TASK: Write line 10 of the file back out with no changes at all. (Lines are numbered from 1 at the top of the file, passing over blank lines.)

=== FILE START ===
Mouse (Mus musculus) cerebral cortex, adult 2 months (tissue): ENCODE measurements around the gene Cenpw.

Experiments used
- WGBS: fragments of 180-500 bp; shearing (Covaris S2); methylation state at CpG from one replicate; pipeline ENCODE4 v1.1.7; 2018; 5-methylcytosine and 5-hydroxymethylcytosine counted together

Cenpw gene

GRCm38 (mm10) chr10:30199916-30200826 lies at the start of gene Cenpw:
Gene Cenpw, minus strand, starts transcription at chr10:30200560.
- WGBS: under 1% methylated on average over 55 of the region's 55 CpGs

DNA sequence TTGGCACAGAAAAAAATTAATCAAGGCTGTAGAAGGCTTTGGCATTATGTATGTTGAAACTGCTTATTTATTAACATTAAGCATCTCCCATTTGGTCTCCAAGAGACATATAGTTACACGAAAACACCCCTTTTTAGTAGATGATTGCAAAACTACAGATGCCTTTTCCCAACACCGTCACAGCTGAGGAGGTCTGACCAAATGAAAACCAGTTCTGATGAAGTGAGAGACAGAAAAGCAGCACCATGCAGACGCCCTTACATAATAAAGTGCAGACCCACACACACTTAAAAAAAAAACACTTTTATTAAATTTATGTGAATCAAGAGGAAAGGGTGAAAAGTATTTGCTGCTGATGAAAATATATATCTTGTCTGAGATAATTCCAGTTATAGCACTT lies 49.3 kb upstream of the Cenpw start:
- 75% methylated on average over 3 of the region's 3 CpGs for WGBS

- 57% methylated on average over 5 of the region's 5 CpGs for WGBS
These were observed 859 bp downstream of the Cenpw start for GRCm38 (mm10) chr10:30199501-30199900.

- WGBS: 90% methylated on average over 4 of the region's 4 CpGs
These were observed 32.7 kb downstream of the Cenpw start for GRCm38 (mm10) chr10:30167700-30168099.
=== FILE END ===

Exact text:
- 57% methylated on average over 5 of the region's 5 CpGs for WGBS